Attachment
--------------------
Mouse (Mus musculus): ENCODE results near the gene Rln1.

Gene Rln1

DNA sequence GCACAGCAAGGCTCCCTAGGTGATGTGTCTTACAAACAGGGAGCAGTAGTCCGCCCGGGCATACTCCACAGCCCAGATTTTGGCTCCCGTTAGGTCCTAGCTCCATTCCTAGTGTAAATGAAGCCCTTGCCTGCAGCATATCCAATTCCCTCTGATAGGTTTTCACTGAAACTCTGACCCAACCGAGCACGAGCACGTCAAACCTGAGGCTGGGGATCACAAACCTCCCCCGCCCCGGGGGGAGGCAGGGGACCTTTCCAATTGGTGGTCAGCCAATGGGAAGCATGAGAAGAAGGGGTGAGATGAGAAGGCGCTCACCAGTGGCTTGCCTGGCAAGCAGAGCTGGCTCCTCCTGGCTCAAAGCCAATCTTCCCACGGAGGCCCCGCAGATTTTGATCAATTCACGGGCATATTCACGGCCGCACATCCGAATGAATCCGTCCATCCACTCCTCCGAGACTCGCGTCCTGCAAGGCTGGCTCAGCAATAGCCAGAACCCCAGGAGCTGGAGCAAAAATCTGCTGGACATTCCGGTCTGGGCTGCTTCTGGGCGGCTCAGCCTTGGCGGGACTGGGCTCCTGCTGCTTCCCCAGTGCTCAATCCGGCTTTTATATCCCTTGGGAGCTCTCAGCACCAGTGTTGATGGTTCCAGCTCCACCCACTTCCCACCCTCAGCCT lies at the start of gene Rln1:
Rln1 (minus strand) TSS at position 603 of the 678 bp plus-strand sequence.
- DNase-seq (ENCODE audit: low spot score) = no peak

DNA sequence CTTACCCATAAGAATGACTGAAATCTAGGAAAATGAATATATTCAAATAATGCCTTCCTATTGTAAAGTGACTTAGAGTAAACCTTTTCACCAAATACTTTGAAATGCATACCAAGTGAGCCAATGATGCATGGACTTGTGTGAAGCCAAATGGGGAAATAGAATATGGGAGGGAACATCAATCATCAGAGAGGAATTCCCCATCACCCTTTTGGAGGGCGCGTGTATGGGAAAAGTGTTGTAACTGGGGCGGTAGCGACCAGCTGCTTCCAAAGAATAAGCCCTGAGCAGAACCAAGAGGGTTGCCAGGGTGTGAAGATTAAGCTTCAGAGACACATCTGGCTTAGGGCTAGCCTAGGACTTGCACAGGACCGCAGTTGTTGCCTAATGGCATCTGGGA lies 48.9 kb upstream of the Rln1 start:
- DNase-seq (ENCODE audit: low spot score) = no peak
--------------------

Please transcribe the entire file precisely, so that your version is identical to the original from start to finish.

Mouse (Mus musculus): ENCODE results near the gene Rln1.

Gene Rln1

DNA sequence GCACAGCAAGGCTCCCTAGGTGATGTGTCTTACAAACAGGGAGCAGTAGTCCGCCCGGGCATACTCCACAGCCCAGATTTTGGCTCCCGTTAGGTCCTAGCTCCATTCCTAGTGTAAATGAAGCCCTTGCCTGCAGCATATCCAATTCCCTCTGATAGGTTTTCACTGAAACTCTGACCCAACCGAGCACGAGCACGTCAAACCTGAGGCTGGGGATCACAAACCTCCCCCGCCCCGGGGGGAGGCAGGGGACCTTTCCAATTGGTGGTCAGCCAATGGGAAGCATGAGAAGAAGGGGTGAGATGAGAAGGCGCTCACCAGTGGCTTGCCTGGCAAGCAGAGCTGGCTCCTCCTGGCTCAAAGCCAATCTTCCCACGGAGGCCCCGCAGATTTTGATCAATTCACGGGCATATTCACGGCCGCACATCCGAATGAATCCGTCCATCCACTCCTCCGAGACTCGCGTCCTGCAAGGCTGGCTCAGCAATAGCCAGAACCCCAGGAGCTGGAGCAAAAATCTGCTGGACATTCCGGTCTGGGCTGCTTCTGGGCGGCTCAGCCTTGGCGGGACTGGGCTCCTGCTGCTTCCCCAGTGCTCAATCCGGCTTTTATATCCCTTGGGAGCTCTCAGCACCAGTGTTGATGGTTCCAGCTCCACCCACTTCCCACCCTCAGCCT lies at the start of gene Rln1:
Rln1 (minus strand) TSS at position 603 of the 678 bp plus-strand sequence.
- DNase-seq (ENCODE audit: low spot score) = no peak

DNA sequence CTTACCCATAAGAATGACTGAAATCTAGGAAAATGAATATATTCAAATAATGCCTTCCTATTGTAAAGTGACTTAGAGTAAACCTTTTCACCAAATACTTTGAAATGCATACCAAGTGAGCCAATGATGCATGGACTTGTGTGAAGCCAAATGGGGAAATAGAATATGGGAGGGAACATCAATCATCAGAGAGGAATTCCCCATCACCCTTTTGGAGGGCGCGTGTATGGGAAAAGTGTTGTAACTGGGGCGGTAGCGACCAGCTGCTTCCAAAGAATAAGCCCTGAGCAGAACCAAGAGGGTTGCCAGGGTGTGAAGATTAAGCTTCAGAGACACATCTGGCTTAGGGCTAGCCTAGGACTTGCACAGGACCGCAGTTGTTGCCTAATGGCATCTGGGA lies 48.9 kb upstream of the Rln1 start:
- DNase-seq (ENCODE audit: low spot score) = no peak